Navigating the one click culture

Marisca ponders if individual entertainment taking away our ability to compromise

Do you remember taking a plane ride where tiny little TV screens were placed through out the plane and a movie would play during the flight? Only one choice and you all had to watch it together. You couldn’t start and stop it. You’d just plug in your headphones and watch with everyone else.

Of course now things are different. Everyone has their own little screen in front of them with endless options. You can stop and start your movie or TV show at anytime.

The entertainment is tailored to everyone’s individual needs and wants.

It is the same thing with listening to music in your car. There used to be a couple of radio stations on but now everyone can use their own music player to listen to whatever they want.

At home, my daughters never have to compromise on what to watch on TV. If one doesn’t like the show, she simply goes on her tablet and picks something different. When I was growing up, my siblings and I had to negotiate who had control of the remote.

I miss the days of laughing with everyone else on the plane when a funny scene would come on during the inflight movie. And gone are the days where you’d pull up to someone at a red light and notice they were singing along to the same song as you. I enjoyed watching and learning something new from my brother while being forced to watch his show on TV.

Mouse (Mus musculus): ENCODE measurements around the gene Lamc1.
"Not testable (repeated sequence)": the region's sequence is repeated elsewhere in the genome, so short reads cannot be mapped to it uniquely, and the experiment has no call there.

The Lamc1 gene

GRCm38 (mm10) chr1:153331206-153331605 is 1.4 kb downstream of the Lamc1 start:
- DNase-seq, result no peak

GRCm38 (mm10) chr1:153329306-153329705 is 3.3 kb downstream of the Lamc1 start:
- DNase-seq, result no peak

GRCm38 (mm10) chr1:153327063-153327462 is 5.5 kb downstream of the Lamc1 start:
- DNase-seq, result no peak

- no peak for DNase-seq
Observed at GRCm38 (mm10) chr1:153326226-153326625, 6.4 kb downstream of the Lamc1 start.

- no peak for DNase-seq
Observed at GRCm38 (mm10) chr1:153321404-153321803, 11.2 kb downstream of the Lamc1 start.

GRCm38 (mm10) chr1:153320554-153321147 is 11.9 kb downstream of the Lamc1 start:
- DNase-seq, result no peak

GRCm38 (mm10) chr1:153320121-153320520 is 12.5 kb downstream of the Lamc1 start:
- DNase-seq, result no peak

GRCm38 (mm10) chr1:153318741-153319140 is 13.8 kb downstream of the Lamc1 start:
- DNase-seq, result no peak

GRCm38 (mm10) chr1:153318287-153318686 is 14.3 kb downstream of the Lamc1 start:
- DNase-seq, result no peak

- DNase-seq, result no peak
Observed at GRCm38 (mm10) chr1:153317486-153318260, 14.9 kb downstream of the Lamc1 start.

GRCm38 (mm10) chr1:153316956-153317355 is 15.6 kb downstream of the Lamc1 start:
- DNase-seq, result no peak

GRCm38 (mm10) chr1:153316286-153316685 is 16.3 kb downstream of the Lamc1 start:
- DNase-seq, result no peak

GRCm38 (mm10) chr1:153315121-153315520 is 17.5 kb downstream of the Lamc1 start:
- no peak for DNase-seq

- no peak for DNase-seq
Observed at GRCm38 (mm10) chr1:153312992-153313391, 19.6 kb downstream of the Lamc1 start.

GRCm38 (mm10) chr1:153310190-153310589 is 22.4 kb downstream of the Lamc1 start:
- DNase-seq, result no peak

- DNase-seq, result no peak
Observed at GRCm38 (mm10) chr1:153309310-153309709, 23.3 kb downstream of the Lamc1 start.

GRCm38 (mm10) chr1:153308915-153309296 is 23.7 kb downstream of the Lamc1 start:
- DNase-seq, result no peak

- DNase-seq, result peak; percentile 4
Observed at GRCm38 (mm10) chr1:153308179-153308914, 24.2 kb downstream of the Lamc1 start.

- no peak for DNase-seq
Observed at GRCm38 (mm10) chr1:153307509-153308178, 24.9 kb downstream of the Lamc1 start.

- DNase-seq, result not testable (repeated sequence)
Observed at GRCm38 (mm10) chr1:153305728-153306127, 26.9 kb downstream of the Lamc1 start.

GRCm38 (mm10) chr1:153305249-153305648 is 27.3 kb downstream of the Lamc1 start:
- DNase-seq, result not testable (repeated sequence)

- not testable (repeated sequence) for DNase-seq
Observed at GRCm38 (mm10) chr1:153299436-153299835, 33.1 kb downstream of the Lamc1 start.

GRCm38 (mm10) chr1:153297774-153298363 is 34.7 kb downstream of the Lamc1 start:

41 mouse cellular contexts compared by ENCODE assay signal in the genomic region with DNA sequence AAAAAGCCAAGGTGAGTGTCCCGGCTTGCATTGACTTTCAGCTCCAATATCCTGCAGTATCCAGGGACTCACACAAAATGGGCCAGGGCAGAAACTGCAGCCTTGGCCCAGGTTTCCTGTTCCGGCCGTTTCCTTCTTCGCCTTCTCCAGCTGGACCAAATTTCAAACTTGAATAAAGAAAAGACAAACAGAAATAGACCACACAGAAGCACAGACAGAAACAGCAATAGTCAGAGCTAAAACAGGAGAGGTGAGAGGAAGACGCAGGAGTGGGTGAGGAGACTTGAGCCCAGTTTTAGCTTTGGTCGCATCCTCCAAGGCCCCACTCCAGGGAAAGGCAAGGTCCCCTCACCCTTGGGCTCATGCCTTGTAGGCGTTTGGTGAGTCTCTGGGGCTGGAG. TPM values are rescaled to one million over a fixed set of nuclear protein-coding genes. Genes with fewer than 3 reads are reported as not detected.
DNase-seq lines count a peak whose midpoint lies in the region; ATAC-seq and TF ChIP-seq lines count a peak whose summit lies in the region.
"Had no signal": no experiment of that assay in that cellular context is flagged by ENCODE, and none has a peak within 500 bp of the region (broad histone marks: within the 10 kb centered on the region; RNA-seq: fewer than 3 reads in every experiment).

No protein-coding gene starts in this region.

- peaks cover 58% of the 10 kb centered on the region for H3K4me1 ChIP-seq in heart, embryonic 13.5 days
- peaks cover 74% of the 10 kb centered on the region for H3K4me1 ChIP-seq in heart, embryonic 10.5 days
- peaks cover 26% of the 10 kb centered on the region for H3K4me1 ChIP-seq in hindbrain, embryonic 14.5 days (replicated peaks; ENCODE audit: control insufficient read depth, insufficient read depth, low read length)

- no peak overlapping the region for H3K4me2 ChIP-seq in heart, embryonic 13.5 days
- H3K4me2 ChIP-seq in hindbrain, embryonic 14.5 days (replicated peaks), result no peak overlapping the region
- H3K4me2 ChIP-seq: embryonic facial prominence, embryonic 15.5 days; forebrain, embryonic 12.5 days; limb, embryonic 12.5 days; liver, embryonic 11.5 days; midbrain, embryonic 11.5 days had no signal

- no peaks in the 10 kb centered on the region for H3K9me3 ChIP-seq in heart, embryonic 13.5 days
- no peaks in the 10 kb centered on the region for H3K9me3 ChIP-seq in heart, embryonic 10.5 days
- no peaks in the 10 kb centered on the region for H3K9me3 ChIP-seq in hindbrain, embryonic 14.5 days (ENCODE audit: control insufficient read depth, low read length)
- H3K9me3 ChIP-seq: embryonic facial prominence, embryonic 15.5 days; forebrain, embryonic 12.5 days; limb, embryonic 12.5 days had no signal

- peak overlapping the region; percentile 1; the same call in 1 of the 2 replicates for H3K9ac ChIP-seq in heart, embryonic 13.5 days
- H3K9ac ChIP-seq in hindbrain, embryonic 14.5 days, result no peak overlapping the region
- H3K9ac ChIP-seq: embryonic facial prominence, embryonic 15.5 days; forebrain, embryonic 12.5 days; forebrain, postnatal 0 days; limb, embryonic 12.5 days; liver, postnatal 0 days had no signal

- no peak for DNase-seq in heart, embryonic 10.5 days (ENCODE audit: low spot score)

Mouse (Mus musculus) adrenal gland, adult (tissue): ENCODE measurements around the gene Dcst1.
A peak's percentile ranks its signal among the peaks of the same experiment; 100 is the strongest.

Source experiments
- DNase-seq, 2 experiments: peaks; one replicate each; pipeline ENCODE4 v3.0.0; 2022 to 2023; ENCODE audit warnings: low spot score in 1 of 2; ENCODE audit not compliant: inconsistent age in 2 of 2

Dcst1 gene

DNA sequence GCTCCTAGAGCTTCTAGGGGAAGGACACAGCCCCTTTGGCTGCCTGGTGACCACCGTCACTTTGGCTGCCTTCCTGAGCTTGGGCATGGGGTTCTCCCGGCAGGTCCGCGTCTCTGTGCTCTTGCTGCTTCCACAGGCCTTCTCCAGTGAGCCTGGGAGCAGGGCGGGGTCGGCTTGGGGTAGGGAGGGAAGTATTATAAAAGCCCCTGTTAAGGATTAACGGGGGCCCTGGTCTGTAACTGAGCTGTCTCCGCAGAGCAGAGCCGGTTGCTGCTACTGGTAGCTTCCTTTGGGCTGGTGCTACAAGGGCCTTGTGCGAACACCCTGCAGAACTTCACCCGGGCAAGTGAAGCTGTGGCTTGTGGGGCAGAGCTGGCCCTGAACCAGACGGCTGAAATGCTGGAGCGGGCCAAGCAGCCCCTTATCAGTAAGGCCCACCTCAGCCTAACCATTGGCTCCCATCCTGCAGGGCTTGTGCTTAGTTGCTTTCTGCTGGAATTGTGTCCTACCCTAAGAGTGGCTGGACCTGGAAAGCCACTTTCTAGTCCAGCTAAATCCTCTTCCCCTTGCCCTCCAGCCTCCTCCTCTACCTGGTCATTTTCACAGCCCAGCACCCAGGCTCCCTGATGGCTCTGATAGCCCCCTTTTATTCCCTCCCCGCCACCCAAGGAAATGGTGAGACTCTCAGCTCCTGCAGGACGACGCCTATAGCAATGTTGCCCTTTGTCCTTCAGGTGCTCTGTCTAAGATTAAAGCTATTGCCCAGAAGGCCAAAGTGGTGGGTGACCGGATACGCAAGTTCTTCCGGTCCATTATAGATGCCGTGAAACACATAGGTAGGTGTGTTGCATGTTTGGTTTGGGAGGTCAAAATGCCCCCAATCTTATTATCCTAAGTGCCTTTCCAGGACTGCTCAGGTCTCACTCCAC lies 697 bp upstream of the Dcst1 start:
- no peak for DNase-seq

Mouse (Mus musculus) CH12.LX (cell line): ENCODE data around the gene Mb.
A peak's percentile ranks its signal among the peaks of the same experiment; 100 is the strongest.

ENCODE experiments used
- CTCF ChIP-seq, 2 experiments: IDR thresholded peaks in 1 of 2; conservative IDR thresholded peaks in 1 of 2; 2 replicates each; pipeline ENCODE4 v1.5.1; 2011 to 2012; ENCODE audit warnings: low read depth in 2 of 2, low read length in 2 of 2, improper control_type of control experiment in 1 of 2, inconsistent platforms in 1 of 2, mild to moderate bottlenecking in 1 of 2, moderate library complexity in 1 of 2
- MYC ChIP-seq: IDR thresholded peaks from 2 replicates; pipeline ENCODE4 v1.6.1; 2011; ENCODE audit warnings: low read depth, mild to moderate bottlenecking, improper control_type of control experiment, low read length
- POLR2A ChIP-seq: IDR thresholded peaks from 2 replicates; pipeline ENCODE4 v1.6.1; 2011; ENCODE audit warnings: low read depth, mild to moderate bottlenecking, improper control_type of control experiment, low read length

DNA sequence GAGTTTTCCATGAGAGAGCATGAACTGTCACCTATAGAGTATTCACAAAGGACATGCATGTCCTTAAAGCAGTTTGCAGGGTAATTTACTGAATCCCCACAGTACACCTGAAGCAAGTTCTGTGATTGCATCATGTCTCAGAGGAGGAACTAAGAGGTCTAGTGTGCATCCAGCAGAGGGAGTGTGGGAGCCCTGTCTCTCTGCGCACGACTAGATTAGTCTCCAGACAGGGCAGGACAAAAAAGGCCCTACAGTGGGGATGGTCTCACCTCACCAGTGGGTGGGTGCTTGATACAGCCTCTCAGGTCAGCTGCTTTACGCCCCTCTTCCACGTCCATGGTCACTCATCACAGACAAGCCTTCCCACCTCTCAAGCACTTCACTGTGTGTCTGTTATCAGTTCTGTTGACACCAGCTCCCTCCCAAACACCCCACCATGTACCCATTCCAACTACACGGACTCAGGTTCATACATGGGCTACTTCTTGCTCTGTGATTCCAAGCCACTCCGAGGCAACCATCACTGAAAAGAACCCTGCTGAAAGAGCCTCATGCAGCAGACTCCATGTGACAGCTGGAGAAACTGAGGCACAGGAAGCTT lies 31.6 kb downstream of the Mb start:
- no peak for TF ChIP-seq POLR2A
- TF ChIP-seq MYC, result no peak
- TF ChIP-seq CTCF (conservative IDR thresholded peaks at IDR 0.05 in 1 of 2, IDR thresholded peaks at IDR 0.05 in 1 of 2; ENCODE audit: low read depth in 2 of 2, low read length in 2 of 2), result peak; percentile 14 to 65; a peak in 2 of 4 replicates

I’m worried that entertainment has been so customized to everyone’s individual likeness that there is little to unite us and is taking away the need to compromise. Negotiating and compromising are important tools to teach our children but there isn’t a lot of life experiences we, as parents, can use to teach that art to our kids.

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Will this younger generation struggle to learn to compromise? How will they understand the concept of patience when everything is a click away? I’m tempted to go the old school way and take away the tablets and force my kids to share the TV. Or should I adapt to the future and accept that the times of fighting over the remote; waiting for commercials while getting all your snacks and bathroom breaks in; chatting with your siblings about their shows, are over?

I think finding a middle ground is key. Screen time is limited in our house but now with the warmer weather, it will be easier to cut down on that and force my children to play together outside. And I’m sure new situations will arise that will be help me teach my kids about compromising and sharing. Maybe even new situations that don’t exist yet. I’m sure my grandparents never anticipated every child having their own mini television in their hand. Who knows what the future holds.

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In a world that admires immediacy and where patience is no longer considered a virtue, I’m going to make an effort to slow down and be mindful of teaching my children all different avenues of entertainment and art and music.


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